Volkswagen's big-selling hatchback will be replaced by an all-new model next year, featuring more space, a clever range of engines and a high-tech ‘always-connected’ interior.
Few new cars have had their arrival more hotly anticipated than Volkswagen’s Mk 8 Golf. After 45 years, seven iterations and over 35 million cars produced, the covers are finally off the new VW Golf.
The Golf is one of the best-selling cars in the UK, with more than 46,000 examples sold so far in 2019 alone. It neatly straddles the mainstream and prestige hatchback markets, competing with everything from the KIA Ceed, Ford Focus and Vauxhall Astra to the Audi A3, BMW 1 Series and Mercedes-Benz A-Class.
Most manufacturers claim to be moving upmarket with each new car they launch, but in the Golf's case the challenge is not just to stay competitive with the likes of Audi and BMW, but also to stem the flood of family car buyers opting for SUVs and crossovers rather than traditional family hatchbacks.
To help it do that, Volkswagen says the new Golf will offer connectivity options, fuel-saving technology and self-driving systems that surpass those of the competition.
As we can see from these images, there's no revolution when it comes to the way the Golf looks on the outside; the new car will feature sharper creases to bring it in line with the latest Polo, but it's still instantly recognisable as a Golf.
Volkswagen will also simplify the Golf range, with the current three-door hatchback and Golf Estate both meeting a timely demise, and the fully electric e-Golf replaced by the upcoming ID 3 electric car.
Inside is where the excitement builds as there’s a larger touchscreen infotainment system mounted higher on the dashboard. There is a digital instrument cluster too, which puts the navigation directly in front of the driver, rather than to the side.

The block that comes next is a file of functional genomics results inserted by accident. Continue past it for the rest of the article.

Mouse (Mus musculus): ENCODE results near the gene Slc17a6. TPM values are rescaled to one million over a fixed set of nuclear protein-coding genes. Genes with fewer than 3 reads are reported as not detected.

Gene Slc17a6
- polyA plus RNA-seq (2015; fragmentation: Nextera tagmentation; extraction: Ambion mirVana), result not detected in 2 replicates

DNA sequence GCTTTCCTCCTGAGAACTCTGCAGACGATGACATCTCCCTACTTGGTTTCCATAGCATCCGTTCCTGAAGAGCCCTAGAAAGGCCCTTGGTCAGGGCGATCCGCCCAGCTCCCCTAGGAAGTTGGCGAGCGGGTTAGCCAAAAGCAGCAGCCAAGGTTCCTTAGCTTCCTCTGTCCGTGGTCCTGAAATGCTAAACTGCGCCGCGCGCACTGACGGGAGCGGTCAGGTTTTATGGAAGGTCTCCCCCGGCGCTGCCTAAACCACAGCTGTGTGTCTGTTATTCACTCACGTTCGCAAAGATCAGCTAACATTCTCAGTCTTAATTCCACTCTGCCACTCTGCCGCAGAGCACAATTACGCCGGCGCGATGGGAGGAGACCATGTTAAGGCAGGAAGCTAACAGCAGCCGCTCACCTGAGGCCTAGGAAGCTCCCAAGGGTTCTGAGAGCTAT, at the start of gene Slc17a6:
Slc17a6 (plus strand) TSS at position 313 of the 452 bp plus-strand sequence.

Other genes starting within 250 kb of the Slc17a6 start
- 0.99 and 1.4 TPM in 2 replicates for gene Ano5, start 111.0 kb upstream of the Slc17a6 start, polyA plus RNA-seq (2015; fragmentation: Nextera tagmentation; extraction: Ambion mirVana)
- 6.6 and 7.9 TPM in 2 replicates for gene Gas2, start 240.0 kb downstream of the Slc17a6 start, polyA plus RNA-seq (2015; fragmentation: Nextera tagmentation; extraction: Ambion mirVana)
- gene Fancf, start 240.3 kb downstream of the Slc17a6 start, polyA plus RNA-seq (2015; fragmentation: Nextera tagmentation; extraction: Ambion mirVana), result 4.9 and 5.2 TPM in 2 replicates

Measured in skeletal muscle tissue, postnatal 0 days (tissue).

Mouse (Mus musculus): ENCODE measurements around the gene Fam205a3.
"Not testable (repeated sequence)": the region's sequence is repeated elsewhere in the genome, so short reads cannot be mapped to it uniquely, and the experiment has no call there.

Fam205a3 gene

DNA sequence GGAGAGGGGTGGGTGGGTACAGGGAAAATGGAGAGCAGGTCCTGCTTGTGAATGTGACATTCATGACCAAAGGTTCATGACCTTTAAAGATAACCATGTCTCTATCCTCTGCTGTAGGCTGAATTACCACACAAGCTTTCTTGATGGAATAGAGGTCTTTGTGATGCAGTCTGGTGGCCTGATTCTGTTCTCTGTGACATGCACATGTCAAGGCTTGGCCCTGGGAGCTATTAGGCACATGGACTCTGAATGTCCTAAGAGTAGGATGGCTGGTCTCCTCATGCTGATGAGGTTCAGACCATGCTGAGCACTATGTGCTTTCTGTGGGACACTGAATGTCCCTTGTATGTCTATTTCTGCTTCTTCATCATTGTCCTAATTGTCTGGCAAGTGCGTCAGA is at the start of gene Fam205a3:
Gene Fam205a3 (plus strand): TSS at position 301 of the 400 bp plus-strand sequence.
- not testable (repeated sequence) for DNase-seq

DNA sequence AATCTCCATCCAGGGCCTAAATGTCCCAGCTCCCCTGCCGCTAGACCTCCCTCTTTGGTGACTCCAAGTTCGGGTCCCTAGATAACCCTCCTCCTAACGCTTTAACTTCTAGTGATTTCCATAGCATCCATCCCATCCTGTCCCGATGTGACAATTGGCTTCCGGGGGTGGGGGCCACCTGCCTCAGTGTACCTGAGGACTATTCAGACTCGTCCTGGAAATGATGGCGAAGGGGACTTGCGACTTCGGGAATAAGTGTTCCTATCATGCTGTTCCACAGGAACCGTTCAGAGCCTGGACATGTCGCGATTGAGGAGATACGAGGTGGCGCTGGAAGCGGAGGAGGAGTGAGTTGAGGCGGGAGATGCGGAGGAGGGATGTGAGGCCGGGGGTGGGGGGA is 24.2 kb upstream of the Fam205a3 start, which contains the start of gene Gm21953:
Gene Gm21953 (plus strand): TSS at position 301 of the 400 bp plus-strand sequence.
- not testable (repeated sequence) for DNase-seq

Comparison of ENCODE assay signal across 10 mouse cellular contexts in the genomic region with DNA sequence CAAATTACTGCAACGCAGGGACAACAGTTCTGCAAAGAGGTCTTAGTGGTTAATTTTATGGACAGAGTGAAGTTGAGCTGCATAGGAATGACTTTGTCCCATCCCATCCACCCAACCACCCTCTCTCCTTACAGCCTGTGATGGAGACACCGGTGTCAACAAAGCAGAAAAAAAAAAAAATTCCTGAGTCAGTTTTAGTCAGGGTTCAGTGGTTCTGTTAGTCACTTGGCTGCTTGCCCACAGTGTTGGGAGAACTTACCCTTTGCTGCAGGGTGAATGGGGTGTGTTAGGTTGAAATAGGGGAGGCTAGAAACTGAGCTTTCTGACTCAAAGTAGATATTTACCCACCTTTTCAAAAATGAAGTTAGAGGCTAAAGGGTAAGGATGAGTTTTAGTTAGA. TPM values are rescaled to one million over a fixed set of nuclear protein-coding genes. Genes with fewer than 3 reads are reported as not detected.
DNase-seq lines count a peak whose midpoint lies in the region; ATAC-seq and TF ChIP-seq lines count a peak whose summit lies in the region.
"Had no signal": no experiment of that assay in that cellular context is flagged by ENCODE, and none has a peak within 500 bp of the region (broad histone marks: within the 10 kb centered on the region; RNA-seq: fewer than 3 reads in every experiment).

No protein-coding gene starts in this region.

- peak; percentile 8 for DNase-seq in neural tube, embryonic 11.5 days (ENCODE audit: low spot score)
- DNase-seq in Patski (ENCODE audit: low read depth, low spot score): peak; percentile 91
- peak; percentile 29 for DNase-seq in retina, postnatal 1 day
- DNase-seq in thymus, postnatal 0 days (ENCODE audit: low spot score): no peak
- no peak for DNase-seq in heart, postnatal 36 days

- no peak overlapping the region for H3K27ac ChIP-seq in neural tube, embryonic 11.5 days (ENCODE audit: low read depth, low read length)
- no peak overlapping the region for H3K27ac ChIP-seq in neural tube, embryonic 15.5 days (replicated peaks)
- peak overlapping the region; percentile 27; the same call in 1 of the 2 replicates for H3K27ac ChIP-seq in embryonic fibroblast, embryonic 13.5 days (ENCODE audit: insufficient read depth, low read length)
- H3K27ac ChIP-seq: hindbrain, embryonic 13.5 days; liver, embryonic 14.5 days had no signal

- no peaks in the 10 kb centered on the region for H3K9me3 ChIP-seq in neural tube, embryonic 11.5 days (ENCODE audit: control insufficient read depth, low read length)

The new Golf will be based on the same underpinnings as its predecessor, but the front and rear axles are likely to be positioned farther apart to liberate more rear leg room. Boot space is also expected to grow, but don't expect the Golf to outclass the gargantuan Skoda Octavia in this area.
The excellent 1.5-litre turbocharged petrol engine in the outgoing Golf is carried over to the new car and offered as part of an expanded range of petrol and diesel engines.
No less than five of the new Golf’s powertrains will feature mild hybrid technology, where an electrically powered generator provides assistance to improve performance when accelerating away from traffic lights or overtaking. Crucially, though, the mild hybrid system can help to lessen the load on the engine and therefore lower fuel consumption and emissions.
The line-up will also include a new three-pot 1.0-litre petrol option and a 1.5-litre diesel, which is likely to be sold both as a conventional engine and as a mild hybrid.
Meanwhile, a 2.0-litre diesel will be offered in various states of tune, ranging from 135 to 201hp. Lower-powered versions of this engine are said to feature lighter components, a more responsive turbocharger and a resized diesel particulate filter – things that combine to bring a power and torque increase of around nine per cent, as well as a reduction of up to 10g/km in CO2 emissions. There will also be two plug-in hybrid models, one being a performance-oriented GTE version.
The new Golf is the first Volkswagen with Car2X communication fitted as standard. It will be permanently connected to the internet, thanks to a special 'e-Sim' which will allow it to show advanced 3D navigation mapping, always find the strongest radio signal and automatically allow the engine to coast in the run-up to junctions or when heading downhill.
Live information, such as the latest fuel prices at petrol stations, will also be available. The e-Sim should also help the Golf to accelerate, brake and steer by itself on the motorway.
UK sales of the new Golf will open in December, with first deliveries expected in February, 2020.